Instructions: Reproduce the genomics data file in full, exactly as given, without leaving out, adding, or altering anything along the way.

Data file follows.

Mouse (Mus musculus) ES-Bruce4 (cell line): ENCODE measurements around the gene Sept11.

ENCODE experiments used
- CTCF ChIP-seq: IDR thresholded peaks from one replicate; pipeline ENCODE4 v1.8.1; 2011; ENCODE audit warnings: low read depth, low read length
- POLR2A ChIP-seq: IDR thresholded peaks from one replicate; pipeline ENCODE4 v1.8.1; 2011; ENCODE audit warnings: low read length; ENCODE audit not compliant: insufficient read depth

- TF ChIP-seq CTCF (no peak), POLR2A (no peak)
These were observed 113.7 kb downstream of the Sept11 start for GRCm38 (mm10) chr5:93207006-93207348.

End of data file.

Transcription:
Mouse (Mus musculus) ES-Bruce4 (cell line): ENCODE measurements around the gene Sept11.

ENCODE experiments used
- CTCF ChIP-seq: IDR thresholded peaks from one replicate; pipeline ENCODE4 v1.8.1; 2011; ENCODE audit warnings: low read depth, low read length
- POLR2A ChIP-seq: IDR thresholded peaks from one replicate; pipeline ENCODE4 v1.8.1; 2011; ENCODE audit warnings: low read length; ENCODE audit not compliant: insufficient read depth

- TF ChIP-seq CTCF (no peak), POLR2A (no peak)
These were observed 113.7 kb downstream of the Sept11 start for GRCm38 (mm10) chr5:93207006-93207348.